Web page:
Back in July, I posted about Illinois Jacquet and his sessions for Apollo Records released on CD by Delmark. Last week, Carol Scherick, the late saxophonist's companion, wrote me a lovely note:
"You did a fine job defining Illinois and his early work. Illinois told me that the way he was able to play like his 'buddies' (a list that extended way beyond Lester Young and Coleman Hawkins) was to simply think of how much he loved them. By doing so, he said, he could play like them. Illinois wanted to make a recording to demonstrate this connection between love and music. Unfortunately, the album never came to fruition.
"Today, I use this deep concept as a teaching tool for the saxophonists who have the responsibility of playing Illinois' solos at 'Jacquet's Night,' which closes Lincoln Center's Midsummer Night Swing tribute to Illinois. I also use it at other concert venues honoring Illinois. To alleviate musicians' fear and apprehension, I point out that the task will simply take care of itself, provided they learn the solos and merely concentrate on their love for Illinois and his music.
"A young student from Haiti at Harvard University recently gave an absolutely sensational performance of Flying Home by using this approach."The Illinois Jacquet Performance Space based in a historic chapel next to York College in Queens, N.Y., keeps Illinois' spirit alive with the students. They, too, benefit from the connection Illinois made between the all-powerful force of love and jazz, which I feel is one of the greatest aspect of his legacy.
"Thanks for the great work you do in offering the timeless history of jazz as nourishment for the soul."
Want more JazzWax? To get your August issue of the JazzWax Insider e-newsletter next week, subscribe now for free. Look in the right-hand column toward the top. Simply provide your email address in the box and the issue will arrive by email when sent out next week.
The JazzWax Insider features additional jazz insights, album favorites, movie picks and more. Best of all, it's colorful, short and the type size is nice and big. Did I mention it's free?
Carmen McRae. Back in the 1980s, pianist Billy Taylor was a correspondent for CBS' Sunday Morning. Go here to view a video of Billy interviewing and celebrating Carmen McRae.
Newport police officers honored. For those who caught my Wall Street Journal article on the Newport riot of 1960 as well as my subsequent posts here and here, you'll enjoy this photo of
the four police officers I tracked down for my article. George Wein honored them at the CareFusion Jazz Festival in Newport for helping to restore order and protecting festival-goers 50 years ago. From my perspective, it's great to have a hand in ensuring that all's well that end's well. Pictured, from left, Jack Taylor, William "Cub" Costello, Bob Murphy and Charlie Oxx. [Photo: Jacqueline Marque for the Newport Daily News]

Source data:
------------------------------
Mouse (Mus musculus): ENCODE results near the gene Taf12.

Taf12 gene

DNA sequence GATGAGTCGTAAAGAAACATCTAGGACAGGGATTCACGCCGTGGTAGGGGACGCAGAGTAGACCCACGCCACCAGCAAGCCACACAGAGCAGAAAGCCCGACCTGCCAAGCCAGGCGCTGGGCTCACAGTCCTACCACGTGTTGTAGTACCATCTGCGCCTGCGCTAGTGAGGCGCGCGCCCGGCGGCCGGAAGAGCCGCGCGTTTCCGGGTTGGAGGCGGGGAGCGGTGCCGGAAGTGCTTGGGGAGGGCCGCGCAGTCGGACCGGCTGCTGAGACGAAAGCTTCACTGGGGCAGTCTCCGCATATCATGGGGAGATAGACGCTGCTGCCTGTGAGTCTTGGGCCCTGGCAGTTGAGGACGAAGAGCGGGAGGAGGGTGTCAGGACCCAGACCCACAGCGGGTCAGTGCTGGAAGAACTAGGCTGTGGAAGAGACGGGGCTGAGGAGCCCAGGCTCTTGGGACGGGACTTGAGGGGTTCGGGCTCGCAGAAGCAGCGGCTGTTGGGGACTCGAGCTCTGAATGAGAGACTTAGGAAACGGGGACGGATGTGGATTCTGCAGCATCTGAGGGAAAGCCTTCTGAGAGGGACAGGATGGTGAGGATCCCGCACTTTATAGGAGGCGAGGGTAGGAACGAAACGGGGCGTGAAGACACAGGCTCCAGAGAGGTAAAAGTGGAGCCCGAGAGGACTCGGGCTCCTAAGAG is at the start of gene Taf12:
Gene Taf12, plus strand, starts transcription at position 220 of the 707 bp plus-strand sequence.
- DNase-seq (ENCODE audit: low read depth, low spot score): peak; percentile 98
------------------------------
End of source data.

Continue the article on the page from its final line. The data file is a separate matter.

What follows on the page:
Elmo Hope. This afternoon, Sid Gribetz presents a five-hour radio broadcast celebrating the career of pianist Elmo Hope from 2 to 7 p.m. (EDT). To listen, tune in on your computer from anywhere in the world here.
More sax section. Last week I posted on Bud Shank and the Sax Section and how albums with the words "sax section" in their titles are all superb. Reader Kurt Kolstad reminded me of the Four Freshmen and Five Saxes. And Jeff Darrohn wrote to tell me that the Bud Shank album was actually his inspiration for T Bird '60, which features six saxophones. Jeff actually plays them all and overdubbed the efforts. I reviewed his album here.
CD discoveries of the week: Just released is a terrific concept album by trombonist Conrad Herwig. It's The Latin Side of Herbie Hancock, and the result is a natural interlocking of Hancock compositions and Latin rhythms. Though recorded live at New York's Blue Note, the producer wisely kept ambient noise to a minimum, and the CD sounds as though it had been recorded in a studio.
Each track has been given a smart Latin feel and high-fives Hancock's early Mongo Santamaria roots. Best of all, the tracks are exactly the ones you'd want to hear: Oliloqui Valley, One Finger Snap, Butterfly, The Sorcerer, Maiden Voyage, Cantaloupe Island and Watermelon Man. Herwig and pianist Bill O'Connell share the arranging duties.
Listen for Craig Handy's nifty bass clarinet work on Butterfly and his flute on Maiden Voyage. Or Eddie Palmieri's piano on Cantaloupe Island. Or dig the energy of Watermelon Man.
You'll find The Latin Side of Herbie Hancock (Half Note) at iTunes or here.
If you like bouncy New Orleans honky tonk, take a listen to boogie-woogie pianist Mitch Woods' Gumbo Blues. It hops hard from the first track's opening measures and holds up all the way through, complete with rousing horns and a baseball-bat drumbeat. Ideal for grilling ribs and for sparking outdoor patio dancing over the Labor Day weekend.
You'll find Gumbo Blues (Club 88) at iTunes or here.
Oddball album cover of the week. If you thought the making of lousy records began in the 1960s, you'd be wrong. When Leona Anderson stepped to the microphone in 1957, she was known as "the world's most horrible singer." And she lived up (or down) to her title. Positioned as a novelty, Anderson turned in complete garbage, including Yo Ho the Crow and Rats in My Room. Think aging failed opera singer who refuses to believe the critics and finally gets a shot from a label (Unique) willing to let her warble ditties for a hand-biting laugh and you get the picture. I'm not sure whether the fractured cover image captures the work of an irate consumer or the shrill sound of Anderson's falsetto.